Do you have students who read over a list of writing topics and then set it down, bored? I have found topics that are sure to interest them.
One group of topics concerns weird, unusual or unbelievable images. If you use any of these topic suggestions, make sure you share the images from the internet with the student. It’s the images which will bring a smile and a flicker of interest. Then together you can come up with ways to work one or more images into writing. If access to the internet is not available, then make a photocopy of some of the images for the student to look at.
These topics work well in the fall as Halloween approaches.
- Search “ugly haircuts pictures” or “ugly haircuts images.”
- Search “ugly dog pictures” or “ugly dog photos.”
- Search “weird faces pictures” or “weird faces photos.”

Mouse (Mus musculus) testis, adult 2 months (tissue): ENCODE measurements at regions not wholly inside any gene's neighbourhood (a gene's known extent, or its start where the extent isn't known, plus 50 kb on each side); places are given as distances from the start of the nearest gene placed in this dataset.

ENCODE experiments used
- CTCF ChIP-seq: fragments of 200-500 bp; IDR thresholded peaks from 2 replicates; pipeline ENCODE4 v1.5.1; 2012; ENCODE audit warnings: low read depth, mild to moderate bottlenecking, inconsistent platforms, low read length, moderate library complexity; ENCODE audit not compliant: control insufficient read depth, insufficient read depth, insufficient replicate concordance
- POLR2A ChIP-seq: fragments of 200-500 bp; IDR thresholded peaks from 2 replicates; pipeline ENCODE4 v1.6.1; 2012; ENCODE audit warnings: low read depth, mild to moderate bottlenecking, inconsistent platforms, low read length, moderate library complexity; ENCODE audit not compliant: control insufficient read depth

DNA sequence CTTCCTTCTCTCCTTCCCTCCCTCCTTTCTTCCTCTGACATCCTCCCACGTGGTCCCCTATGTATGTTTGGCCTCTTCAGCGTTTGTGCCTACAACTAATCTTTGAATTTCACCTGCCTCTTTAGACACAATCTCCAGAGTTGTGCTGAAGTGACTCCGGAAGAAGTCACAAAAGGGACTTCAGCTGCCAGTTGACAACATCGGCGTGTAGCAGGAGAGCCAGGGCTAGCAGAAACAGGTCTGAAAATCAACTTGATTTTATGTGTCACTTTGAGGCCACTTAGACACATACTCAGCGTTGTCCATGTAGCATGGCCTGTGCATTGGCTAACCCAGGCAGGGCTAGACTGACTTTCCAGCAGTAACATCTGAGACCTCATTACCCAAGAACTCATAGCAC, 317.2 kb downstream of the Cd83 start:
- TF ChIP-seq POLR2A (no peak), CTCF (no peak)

- Search “unusual jack o lanterns.”
- Search “unusual shoes.”
- Search “scary photos of people.”
- Search “longest fingernails photos.”
- Search “smiling horse pictures.”
- Search “expensive car images.”
- Search “twins images.”
Another group of writing topics of interest to kids is the games that they play. I allow students to add hand drawn diagrams to their writing to encourage them to use these topics, but I make sure they explain everything in words too. Some ideas you might try are
- How to solve a Rubics cube.
- How to checkmate a king in four steps.
- How to get down to one marble in a solitaire game.
- What properties to buy in “Monopoly” in order to win.
- How to win at “Clue.”
What about video games? I find they don’t work. When I let kids write about them in the past, the essays would go on for eight or ten pages with no end in sight. I wound up writing “to be continued” at the end of a page so the student could move on to revising and editing. Also, the writing is tough to understand even if it is done well because of the strange way vocabulary is used in the games. Beware.